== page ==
Ideas & Innovation

Relevant insights from our subject matter experts

MANAGEMENT AND CONSULTING SERVICES, URBAN PLANNING + DESIGN

What to Know as You Grow

City leaders: Feeling growing pains in your community? Here’s timely advice for managing growth by planning for it together with your constituents.

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Wendy Shabay Bonneau

Urban Planner

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Rhys Wilson

How to Simplify Your Development Code Update

These tips can help make the challenging code-revision process more manageable.

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Hazardous Roadway Overtopping Mitigation (HROM): Managing a Multitude of Road Flood Hazards

After roadway flooding led to multiple deaths in 2018, the City of Fort Worth stepped up its efforts to improve public safety. The City reevaluated priorities for its Stormwater Division of the Transportation and Public Works Department and enlisted help from Freese and Nichols to reduce roadway overtopping. Read more about this ACEC Texas award-winning project.

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Boiling Springs: New Ideas For Upgrading Old Dams

Inventive design to help a dam meet higher regulatory requirements produced a cost-effective solution.

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Innovation: Aspire Pflugerville 2040 Plan

The Aspire 2040 Plan is a trailblazer and model for creative community engagement, a healthy community, and it is an APA Texas Comprehensive Planning Award winner. It represents an unconventional means of incorporating health and wellness, including a unique Wellness Wheel as the cornerstone, and is truly a people-centered plan.

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Frisco Water: Big-Picture Planning to Absorb Big Growth

Well-coordinated master planning for their water, wastewater, reuse and roadway systems has helped the city flourish amid booming growth.

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Julie Huerta
David Munn

New TCEQ Tool Ready For Lead and Copper Rule Compliance in Texas

LCRR Reports: Here are new details about the Texas service line inventory template. Learn how Freese and Nichols can help your utility meet the Oct. 16, 2024, deadline.

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Innovation: Cleburne Zoning Ordinance and Future Land Use Plan

The City of Cleburne is a growing community, and its older zoning regulations no longer reflected what the community wanted. As the City was continually receiving requests to rezone property and applications for planning development zoning districts to implement modern development styles, staff recognized that new and infill development within the community signaled a need to update the zoning ordinances and began a two-year long process in early 2020 to update its zoning through an intensive public outreach process.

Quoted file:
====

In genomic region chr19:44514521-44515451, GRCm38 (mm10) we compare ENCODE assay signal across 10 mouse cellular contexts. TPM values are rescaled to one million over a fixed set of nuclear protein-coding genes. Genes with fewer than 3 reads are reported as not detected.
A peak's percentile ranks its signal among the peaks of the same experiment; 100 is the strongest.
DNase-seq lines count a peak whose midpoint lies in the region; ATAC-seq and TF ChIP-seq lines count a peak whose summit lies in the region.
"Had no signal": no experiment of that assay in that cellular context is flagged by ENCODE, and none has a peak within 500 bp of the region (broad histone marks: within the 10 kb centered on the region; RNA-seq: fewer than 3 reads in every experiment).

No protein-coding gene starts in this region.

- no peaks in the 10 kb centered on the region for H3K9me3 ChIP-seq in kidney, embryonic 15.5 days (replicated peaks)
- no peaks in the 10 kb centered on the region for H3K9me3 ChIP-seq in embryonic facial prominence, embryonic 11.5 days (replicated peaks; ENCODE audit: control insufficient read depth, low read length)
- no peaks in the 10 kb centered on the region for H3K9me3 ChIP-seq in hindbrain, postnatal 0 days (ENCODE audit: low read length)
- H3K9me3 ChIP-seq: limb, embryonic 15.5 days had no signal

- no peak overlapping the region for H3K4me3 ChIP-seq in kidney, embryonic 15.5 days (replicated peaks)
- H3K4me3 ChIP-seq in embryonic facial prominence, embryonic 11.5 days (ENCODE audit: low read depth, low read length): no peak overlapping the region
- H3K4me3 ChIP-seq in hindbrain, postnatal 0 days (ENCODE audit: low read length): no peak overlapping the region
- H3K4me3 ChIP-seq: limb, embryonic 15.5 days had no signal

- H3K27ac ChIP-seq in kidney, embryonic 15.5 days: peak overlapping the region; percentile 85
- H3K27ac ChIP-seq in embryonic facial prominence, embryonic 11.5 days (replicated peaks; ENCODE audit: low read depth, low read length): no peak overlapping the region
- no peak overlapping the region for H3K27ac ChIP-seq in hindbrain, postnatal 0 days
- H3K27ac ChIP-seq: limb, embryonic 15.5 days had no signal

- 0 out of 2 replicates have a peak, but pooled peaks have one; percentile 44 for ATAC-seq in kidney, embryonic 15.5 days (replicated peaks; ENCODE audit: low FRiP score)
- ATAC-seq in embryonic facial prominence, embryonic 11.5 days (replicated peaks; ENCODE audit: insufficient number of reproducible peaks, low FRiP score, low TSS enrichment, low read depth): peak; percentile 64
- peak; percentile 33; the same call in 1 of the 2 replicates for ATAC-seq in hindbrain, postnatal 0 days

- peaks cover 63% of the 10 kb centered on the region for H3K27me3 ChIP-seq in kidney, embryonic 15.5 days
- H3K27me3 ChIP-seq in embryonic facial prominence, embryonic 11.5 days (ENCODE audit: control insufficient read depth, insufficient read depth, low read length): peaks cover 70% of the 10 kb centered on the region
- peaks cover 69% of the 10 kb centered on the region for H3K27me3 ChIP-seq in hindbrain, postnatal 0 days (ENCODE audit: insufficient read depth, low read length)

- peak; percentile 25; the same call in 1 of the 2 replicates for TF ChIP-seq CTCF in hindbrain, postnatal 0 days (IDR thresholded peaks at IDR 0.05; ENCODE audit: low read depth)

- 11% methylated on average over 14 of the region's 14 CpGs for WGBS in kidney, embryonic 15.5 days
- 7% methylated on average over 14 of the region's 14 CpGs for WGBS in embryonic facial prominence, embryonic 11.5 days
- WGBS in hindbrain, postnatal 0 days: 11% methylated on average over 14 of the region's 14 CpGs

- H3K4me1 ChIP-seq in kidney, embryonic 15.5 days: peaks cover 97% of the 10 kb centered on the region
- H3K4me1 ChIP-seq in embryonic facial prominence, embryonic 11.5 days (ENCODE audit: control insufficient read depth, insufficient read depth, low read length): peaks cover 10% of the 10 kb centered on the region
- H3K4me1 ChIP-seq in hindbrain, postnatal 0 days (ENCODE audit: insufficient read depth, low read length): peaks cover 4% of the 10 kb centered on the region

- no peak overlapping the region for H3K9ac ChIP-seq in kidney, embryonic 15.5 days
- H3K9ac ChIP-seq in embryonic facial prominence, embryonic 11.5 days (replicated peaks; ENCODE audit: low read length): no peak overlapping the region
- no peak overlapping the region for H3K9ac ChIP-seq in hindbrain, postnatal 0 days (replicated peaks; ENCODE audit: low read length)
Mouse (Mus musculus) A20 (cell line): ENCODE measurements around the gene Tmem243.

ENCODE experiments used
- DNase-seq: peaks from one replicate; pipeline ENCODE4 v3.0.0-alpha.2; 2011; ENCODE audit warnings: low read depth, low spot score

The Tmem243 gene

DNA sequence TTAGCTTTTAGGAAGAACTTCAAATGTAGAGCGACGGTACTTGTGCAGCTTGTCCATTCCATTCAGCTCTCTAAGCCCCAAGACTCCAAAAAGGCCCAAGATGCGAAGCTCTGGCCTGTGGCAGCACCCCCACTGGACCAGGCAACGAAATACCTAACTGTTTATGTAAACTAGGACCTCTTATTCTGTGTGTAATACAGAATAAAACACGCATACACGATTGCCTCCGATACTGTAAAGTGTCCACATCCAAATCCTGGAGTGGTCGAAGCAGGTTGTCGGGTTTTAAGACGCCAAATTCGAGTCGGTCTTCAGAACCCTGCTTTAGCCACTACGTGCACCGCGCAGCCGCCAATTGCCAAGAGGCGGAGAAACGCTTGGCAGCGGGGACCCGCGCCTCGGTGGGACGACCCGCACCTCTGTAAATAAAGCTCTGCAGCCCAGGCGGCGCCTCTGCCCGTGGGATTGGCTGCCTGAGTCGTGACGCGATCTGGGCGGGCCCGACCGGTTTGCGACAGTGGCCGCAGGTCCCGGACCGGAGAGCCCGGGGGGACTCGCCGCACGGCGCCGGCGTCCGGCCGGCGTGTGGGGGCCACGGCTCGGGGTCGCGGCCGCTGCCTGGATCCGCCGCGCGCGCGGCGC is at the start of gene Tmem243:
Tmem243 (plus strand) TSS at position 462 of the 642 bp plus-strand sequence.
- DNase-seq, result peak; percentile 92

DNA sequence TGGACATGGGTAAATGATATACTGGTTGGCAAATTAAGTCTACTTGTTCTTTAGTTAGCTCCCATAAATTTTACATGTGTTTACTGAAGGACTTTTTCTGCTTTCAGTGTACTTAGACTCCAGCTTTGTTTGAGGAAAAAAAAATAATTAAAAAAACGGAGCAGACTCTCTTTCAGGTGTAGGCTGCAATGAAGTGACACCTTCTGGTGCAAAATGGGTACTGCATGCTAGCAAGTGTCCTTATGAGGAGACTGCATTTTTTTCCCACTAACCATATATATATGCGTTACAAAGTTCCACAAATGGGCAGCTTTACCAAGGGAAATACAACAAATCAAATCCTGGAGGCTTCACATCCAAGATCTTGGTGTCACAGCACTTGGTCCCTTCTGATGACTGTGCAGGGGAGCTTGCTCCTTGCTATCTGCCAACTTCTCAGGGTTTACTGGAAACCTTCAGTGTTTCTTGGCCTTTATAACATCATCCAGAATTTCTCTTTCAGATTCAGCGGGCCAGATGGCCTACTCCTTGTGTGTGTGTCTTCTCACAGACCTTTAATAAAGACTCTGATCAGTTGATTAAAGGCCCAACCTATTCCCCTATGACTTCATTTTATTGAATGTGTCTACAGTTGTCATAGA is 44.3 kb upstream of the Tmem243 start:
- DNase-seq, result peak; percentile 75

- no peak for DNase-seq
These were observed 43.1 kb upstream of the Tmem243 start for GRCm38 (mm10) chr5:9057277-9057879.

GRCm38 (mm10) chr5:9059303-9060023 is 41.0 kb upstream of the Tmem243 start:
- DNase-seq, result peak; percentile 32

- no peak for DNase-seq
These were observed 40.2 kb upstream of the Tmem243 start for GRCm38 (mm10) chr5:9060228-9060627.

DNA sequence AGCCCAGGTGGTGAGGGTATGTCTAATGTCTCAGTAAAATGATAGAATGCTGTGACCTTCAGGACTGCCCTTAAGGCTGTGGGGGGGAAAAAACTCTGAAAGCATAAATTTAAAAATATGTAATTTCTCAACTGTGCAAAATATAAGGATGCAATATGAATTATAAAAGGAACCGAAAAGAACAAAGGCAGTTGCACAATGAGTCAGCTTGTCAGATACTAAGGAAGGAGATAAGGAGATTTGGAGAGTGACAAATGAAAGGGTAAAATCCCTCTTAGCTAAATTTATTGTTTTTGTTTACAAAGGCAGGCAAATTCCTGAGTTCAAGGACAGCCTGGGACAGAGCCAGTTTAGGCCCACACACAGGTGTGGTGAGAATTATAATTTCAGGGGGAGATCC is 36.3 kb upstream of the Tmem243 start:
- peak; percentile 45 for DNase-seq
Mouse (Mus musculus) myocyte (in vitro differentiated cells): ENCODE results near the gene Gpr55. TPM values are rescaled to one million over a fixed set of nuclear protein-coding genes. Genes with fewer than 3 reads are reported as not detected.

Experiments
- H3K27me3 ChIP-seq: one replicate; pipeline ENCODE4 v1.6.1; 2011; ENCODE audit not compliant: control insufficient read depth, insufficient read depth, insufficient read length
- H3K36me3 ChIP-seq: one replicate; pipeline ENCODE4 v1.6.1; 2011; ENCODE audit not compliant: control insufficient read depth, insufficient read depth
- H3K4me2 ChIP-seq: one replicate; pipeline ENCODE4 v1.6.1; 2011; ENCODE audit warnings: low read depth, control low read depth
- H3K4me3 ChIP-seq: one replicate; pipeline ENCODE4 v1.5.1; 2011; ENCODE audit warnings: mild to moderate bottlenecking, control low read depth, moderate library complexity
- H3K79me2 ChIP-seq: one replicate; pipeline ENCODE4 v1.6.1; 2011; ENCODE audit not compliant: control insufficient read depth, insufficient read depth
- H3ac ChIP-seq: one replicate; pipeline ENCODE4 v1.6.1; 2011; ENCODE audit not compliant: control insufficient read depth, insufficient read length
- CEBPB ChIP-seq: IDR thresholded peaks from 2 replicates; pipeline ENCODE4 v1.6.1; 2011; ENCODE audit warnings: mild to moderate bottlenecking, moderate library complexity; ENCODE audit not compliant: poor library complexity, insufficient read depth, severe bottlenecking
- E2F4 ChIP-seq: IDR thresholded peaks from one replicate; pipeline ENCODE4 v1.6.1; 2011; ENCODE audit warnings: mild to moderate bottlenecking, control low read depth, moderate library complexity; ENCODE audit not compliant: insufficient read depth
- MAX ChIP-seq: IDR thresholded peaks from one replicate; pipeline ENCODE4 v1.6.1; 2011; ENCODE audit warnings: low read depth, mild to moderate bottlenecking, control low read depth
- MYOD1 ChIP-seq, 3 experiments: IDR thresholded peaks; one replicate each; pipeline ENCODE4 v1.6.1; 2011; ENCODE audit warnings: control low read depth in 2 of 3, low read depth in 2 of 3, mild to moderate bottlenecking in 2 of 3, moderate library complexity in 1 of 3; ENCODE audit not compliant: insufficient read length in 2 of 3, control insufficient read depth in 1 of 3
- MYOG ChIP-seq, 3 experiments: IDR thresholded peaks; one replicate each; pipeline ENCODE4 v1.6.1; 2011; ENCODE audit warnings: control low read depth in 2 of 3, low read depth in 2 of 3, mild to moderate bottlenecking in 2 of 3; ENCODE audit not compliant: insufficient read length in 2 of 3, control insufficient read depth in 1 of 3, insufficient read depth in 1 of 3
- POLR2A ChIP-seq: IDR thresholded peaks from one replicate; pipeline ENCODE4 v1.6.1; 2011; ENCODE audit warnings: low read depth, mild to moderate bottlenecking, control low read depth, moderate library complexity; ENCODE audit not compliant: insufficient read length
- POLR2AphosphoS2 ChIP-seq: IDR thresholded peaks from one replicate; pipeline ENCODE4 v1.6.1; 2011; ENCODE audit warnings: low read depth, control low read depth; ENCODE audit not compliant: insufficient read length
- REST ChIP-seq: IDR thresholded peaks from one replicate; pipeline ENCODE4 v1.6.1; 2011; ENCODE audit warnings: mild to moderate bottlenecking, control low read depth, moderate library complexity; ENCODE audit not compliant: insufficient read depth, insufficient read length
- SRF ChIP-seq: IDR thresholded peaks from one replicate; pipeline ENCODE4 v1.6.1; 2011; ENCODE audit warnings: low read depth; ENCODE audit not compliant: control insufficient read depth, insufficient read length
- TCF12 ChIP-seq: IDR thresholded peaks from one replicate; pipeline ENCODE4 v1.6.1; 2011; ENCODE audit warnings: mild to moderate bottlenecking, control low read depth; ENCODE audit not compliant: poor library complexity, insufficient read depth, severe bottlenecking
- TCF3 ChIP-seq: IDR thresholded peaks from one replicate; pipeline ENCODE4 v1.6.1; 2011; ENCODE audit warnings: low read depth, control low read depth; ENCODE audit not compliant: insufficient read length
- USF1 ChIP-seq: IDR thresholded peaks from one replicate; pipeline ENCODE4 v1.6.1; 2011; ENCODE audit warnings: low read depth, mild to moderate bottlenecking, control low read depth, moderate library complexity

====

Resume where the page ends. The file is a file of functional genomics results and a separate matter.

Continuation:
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Rebekah Gates

Current Drought Conditions in the United States

Learn the details of drought conditions in states across the Southwest and Southeast.

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Jason Steele

How the Tricolored Bat Federal Listing Could Affect Your Project

A proposal to list the wide-ranging tricolored bat as an endangered species could require more approvals for projects that involve clearing trees, working on bridges and culverts, or impacting other places the bats roost. See how our environmental scientists can help you navigate this development.

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Lake Arlington Pump Station Shared Operations Improvements

In Texas, the City of Arlington and the Trinity River Authority entered into a partnership to share, renew and operate an existing raw water pump station. The two different owners operate separate raw water pump stations, on Lake Arlington, that service 600,000 people, are less than 600 feet apart.

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Nina Reins

The Dillard Wetland Restoration: Reducing Flood Risk and Creating a Healthy Retreat for New Orleans

More than 17 years earlier, this wetland area was significantly impacted by Hurricane Katrina and is still recovering. This hydrologic resiliency project is designed to increase stormwater retention capacity and reestablish healthy wetland vegetation and to provide a retreat from urban life with a variety of community improvements.

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Annie Vest

What to Know About the New Oklahoma Disaster Mitigation Recovery Fund

The Oklahoma Disaster Mitigation and Recovery Matching Fund was created to help counties and municipalities impacted by natural disasters and has recently gone into effect. The fund, developed by Rep. Lonnie Sims, R-Jenks in House Bill 3819, is designed to help appropriate $5 million to aid counties and communities impacted by natural disasters or at risk for future loss in their application for recovery and mitigation project financing. The new fund is an opportunity to match federal grant programs like those from FEMA and others.

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